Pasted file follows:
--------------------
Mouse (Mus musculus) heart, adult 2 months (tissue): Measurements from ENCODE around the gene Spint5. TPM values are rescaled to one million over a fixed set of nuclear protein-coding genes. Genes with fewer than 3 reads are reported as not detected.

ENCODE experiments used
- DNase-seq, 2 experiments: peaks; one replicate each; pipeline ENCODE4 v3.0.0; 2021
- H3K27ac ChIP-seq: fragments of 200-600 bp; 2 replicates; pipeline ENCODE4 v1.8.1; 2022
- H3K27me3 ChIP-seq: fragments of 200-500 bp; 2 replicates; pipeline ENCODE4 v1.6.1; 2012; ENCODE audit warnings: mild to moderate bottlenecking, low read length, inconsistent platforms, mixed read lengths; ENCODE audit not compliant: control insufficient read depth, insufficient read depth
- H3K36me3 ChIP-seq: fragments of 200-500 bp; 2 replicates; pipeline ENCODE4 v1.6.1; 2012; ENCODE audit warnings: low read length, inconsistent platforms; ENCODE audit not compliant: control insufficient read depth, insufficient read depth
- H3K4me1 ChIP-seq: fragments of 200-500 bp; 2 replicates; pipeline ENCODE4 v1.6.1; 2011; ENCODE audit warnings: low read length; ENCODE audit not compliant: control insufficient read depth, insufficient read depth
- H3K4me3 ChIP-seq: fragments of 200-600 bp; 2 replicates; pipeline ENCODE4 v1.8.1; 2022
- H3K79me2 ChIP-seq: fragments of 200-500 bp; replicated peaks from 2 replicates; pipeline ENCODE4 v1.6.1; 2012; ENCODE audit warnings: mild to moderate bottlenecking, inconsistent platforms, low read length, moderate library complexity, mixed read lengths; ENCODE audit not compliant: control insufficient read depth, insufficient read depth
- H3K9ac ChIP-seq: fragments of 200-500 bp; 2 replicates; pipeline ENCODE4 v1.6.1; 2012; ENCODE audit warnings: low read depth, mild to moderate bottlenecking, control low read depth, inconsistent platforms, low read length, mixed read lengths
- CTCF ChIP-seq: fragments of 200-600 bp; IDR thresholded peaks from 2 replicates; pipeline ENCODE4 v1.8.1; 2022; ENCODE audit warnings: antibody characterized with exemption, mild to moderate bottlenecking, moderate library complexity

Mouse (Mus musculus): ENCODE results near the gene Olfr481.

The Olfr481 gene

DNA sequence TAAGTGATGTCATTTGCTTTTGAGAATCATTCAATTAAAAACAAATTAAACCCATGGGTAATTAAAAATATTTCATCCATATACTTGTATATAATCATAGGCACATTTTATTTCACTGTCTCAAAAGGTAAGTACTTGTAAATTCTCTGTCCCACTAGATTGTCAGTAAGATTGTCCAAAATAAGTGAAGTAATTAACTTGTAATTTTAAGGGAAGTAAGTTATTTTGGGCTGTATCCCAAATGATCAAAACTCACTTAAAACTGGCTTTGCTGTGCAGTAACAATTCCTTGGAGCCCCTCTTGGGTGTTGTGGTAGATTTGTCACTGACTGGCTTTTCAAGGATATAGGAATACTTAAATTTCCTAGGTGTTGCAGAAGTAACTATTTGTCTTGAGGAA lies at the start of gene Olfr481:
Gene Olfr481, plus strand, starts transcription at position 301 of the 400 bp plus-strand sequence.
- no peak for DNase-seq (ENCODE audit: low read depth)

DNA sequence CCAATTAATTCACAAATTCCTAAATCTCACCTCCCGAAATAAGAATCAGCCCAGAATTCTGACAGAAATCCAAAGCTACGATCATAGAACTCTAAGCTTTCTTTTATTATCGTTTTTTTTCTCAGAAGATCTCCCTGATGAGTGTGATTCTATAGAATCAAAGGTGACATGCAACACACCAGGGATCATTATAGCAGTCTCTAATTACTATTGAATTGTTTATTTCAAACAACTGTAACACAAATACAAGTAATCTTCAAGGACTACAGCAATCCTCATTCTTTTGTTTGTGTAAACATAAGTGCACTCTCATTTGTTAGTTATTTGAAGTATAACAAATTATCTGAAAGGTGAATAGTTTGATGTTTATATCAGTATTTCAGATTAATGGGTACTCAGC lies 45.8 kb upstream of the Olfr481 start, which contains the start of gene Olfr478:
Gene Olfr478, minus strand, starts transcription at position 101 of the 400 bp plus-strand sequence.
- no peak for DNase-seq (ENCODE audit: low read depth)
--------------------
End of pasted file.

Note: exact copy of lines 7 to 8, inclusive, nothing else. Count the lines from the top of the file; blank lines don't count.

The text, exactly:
- H3K4me1 ChIP-seq: fragments of 200-500 bp; 2 replicates; pipeline ENCODE4 v1.6.1; 2011; ENCODE audit warnings: low read length; ENCODE audit not compliant: control insufficient read depth, insufficient read depth
- H3K4me3 ChIP-seq: fragments of 200-600 bp; 2 replicates; pipeline ENCODE4 v1.8.1; 2022